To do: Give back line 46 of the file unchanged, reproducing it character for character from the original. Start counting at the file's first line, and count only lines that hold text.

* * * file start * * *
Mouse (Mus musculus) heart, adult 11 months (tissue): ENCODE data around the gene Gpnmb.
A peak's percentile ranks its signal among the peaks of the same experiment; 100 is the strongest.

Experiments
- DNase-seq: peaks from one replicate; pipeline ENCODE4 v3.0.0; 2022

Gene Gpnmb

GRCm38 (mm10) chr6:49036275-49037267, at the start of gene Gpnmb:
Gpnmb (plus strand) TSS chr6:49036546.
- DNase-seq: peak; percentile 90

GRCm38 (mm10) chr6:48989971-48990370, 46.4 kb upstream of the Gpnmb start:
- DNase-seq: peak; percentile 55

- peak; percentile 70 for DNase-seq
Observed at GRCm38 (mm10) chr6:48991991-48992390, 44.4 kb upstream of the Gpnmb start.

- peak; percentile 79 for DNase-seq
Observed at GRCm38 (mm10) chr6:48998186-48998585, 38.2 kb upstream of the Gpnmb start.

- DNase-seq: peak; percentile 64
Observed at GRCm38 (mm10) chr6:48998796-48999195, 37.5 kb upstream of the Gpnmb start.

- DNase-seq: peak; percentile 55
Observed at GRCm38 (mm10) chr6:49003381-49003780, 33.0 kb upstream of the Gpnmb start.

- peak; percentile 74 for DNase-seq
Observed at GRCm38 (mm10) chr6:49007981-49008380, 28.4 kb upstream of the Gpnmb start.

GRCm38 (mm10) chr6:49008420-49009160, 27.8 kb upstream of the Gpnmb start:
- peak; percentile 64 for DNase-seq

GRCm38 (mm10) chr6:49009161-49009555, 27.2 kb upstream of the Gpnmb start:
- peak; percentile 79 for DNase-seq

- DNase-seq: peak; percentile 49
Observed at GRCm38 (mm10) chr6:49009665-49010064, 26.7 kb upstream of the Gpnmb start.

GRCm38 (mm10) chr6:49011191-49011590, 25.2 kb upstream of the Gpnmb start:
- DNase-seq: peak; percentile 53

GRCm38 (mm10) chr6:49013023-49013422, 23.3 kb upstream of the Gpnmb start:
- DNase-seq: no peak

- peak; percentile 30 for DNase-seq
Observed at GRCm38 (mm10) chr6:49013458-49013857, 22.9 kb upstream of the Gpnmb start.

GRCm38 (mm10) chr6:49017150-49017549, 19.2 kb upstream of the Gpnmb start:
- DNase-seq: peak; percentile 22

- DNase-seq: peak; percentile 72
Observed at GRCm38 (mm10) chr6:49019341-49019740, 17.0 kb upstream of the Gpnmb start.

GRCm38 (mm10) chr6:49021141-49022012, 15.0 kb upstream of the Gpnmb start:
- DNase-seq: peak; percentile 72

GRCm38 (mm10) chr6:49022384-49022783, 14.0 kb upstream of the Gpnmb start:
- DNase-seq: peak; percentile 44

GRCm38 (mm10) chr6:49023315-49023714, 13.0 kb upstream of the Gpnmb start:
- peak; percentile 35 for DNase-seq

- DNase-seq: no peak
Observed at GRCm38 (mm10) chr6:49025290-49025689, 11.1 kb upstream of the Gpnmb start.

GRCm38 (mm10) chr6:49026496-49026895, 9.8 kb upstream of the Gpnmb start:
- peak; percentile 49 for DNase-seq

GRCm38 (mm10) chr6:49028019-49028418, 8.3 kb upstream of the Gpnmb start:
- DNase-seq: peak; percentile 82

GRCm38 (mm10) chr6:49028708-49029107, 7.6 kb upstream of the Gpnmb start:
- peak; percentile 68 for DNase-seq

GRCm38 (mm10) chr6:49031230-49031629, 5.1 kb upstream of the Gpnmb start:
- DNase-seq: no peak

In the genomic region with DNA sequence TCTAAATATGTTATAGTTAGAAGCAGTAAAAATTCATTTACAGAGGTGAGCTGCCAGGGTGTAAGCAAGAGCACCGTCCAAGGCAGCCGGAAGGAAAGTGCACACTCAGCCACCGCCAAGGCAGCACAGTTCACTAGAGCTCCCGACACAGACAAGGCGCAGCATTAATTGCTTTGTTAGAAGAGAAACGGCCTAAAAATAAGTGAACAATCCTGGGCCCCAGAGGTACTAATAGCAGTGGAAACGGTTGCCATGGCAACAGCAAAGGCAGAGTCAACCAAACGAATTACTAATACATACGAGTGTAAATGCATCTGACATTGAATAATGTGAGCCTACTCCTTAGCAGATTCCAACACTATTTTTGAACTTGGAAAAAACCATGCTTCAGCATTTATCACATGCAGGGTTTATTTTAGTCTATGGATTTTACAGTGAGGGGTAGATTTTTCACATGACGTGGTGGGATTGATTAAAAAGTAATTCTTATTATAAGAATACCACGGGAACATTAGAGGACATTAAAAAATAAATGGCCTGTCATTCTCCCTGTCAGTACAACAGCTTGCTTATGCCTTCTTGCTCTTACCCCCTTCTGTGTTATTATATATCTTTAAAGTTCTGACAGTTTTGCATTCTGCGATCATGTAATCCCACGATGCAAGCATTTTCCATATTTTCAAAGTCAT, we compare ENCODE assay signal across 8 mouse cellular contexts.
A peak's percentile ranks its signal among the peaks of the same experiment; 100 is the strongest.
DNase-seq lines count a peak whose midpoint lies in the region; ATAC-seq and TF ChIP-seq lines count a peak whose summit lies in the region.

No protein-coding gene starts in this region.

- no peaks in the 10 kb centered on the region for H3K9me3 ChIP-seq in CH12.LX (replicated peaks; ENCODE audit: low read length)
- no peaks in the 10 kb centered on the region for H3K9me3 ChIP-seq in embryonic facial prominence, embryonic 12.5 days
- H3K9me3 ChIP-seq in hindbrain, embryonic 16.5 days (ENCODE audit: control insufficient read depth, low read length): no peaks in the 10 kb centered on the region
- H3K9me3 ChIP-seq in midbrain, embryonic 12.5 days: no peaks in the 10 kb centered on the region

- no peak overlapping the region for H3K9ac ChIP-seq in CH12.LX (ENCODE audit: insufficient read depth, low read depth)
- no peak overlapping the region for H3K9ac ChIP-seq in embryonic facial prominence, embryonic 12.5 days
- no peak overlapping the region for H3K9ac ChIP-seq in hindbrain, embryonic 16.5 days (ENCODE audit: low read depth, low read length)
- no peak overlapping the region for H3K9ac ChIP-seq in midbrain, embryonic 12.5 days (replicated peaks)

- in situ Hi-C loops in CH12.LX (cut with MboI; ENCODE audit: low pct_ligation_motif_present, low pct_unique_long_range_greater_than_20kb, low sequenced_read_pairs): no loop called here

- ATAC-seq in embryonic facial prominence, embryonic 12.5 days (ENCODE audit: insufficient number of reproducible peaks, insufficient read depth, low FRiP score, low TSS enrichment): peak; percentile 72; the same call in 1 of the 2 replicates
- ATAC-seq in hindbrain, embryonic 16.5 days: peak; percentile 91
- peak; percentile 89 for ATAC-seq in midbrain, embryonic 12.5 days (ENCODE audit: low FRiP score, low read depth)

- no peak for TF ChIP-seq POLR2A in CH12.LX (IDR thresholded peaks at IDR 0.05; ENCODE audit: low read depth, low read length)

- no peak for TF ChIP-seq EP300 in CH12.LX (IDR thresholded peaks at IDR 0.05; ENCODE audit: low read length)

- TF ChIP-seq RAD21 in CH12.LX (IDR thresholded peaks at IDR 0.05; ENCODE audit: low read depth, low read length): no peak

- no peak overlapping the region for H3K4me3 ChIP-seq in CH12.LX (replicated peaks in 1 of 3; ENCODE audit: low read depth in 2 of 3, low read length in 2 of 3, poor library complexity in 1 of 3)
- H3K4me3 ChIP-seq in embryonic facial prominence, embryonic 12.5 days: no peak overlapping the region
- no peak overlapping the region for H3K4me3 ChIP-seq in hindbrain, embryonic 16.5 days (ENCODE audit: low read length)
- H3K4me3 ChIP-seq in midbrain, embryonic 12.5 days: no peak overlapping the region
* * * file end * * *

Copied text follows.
- peak; percentile 49 for DNase-seq